Have you ever been on a safari where several jeeps have thronged around an animal, with multiple cameras clicking away? Most safari experiences are like that – you hardly have the time to observe animals before you have to make way for another safari jeep. This is why my experience at Ol Jogi came as a complete surprise. And which is why I can confidently say that it is absolutely the best safari in Kenya.
Flight to Nanyuki
After spending a few days in Nairobi (read my guide here), my guide Denis and I climb into a Twin Otter propeller plane for a short 30-minute flight to Nanyuki. We fly north over Nairobi National Park, and Kenyan coffee and tea plantations. The jagged peak of Kenya’s highest mountain (and the one that gives it its name), Mount Kenya looms ahead.
Drive to Ol Jogi
From the airport, we head towards the Laikipia plateau driving past miles of golden-brown scrubland, dotted with acacia trees. At one point, the tarred road ends abruptly. Our sturdy safari vehicle then bumps along a dusty path. The landscape changes slightly – there are more bushes and amidst the flat landscape, dramatic rock outcrops called kopje rise up.
I see a movement from the corner of my eye and I turn to see two zebras looking at us inquisitively. We slow down and I notice that these zebras look a bit odd. “See those Mickey Mouse ears? These are Grévy’s zebra, the most endangered of the three types of zebras”, Denis informs me. Apart from the distinctive ears, they have thinner stripes compared to the more ubiquitous plains zebra. Less than 2,500 of Grévy’s zebras remain, mostly in Kenya and a few in Ethiopia. Of these, 400 live in Ol Jogi, the largest population in any one conservancy or place.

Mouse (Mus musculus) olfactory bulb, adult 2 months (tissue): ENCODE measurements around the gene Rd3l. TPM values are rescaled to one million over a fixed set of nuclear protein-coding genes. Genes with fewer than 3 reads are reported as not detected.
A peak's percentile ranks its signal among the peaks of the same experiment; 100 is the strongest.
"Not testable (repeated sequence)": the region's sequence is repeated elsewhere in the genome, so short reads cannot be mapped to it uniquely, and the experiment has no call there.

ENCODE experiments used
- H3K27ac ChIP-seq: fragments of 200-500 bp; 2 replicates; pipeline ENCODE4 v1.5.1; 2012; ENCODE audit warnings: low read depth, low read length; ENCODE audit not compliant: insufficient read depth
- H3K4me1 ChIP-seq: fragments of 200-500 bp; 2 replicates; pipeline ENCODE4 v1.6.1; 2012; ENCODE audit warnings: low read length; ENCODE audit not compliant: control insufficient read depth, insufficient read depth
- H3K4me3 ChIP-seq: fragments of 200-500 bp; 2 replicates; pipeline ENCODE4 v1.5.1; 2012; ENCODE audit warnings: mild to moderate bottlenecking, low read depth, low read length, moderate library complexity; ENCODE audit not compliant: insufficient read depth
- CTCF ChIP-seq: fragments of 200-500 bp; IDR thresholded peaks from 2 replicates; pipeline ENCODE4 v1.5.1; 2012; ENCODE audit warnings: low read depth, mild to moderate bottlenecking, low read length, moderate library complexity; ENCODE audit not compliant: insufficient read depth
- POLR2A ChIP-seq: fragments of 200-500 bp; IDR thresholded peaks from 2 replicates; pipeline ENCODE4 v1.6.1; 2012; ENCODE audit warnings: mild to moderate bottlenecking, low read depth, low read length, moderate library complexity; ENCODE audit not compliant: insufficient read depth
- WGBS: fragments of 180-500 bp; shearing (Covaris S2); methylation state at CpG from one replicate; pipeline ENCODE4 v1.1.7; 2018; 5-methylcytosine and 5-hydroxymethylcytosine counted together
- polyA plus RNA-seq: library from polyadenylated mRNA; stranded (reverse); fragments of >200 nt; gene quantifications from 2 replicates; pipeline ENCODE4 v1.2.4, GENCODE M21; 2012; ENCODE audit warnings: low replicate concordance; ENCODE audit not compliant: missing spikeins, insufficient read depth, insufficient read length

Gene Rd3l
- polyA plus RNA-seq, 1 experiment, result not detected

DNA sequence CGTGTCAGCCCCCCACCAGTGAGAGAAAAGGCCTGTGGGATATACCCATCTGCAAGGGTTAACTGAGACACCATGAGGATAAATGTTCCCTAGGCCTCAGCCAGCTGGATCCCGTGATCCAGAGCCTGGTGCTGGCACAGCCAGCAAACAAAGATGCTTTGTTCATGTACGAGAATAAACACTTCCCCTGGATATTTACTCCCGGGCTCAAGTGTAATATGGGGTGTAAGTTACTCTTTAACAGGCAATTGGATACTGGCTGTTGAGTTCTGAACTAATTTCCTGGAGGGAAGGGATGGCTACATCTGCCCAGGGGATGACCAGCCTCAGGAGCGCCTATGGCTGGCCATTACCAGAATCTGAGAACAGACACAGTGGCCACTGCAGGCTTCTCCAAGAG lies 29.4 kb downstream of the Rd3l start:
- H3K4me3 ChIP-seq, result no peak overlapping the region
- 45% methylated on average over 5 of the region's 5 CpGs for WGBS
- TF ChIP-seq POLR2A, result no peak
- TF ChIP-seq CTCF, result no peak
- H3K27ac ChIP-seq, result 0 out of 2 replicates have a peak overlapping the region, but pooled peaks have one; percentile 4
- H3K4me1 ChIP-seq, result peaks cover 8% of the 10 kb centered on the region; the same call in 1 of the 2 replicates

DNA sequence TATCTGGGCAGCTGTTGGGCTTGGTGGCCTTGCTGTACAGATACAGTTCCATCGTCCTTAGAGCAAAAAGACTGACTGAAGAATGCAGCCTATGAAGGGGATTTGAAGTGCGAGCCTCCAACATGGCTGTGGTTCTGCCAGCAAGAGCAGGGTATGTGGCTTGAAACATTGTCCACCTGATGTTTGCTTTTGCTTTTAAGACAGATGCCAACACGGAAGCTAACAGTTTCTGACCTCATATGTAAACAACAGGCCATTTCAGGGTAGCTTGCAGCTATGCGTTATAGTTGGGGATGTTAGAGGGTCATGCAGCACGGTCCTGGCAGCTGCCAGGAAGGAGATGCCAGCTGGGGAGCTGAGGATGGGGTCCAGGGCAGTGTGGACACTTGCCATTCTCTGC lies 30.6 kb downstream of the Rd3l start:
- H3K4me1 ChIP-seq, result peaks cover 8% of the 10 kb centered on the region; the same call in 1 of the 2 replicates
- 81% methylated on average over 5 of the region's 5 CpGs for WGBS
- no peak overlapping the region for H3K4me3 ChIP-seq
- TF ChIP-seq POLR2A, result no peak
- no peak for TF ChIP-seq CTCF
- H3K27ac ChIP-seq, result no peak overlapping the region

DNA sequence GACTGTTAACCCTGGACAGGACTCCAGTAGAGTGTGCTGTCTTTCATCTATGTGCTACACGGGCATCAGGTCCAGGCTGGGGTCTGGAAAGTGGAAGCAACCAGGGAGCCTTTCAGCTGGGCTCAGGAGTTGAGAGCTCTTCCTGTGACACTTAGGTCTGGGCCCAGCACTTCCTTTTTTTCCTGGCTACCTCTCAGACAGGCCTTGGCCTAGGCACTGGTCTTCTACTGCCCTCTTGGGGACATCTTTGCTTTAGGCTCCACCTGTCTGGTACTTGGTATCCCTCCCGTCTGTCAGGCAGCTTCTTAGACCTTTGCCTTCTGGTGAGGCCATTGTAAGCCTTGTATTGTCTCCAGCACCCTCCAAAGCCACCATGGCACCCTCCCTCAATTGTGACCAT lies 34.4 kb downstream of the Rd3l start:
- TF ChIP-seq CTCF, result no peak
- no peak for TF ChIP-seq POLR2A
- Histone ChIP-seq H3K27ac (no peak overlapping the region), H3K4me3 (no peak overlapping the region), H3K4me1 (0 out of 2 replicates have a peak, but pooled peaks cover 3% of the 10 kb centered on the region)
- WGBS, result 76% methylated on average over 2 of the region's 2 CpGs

Welcome to Ol Jogi
A large kopje rears up ahead, and spread around its base is a series of thatched-roof cottages, some interconnected, some stand-alone. “Welcome to Ol Jogi”, says Jamie Gaymer, the conservancy’s wildlife manager who has come to receive us. Ol Jogi looks like a tropical paradise. There are cascading bougainvillaea of every imaginable colour, natural streams and fountains, and chirping birds flitting about.
I can safely say that this is THE most unique luxury accommodation I have stayed at. For more than 40 years, the entire ‘house’ was the private home of the Wildenstein family, a Franco-American dynasty of art dealers. It opened to guests in 2013, though it’s still family-owned. The Wildensteins clearly had a taste for the flamboyant. Each suite is individually designed and decorated with handcrafted furniture and exquisite artefacts. The bathrooms have elaborate stained-glass windows with an animal motif and Hermès amenities. Plus Jacuzzi or free-standing bathtubs and rain showers.
Ol Jogi has a gorgeous pool and a luxurious spa as well.
Stay at Ol Jogi
I have the Mbogo suite, one of the two master suites. The bedroom has a huge picture window overlooking a watering hole and salt lick that attracts a steady stream of animals.
Even without stepping out of the comfort of my bed I can see giraffes, zebras, impalas, elands, and the relatively rare and rather elegant gerenuk.
Later in the evening, elephants and hyenas pay a visit.
It’s easy to lose my way inside my suite! Check out the video below (plays music) and you will see why.
It has a large central circular foyer/lobby with several doors. Each door opens into a different room. There’s a master bedroom, a junior bedroom, separate his and her bathrooms, separate walk-in wardrobes, and a study. My boudoir-like bathroom is bigger than many standard hotel rooms and is done up in white marble laced with 18-karat gold. May I just add that one of Hollywood’s biggest stars has stayed in this very room?
Dining at Ol Jogi
Meals at Ol Jogi are an elaborate affair.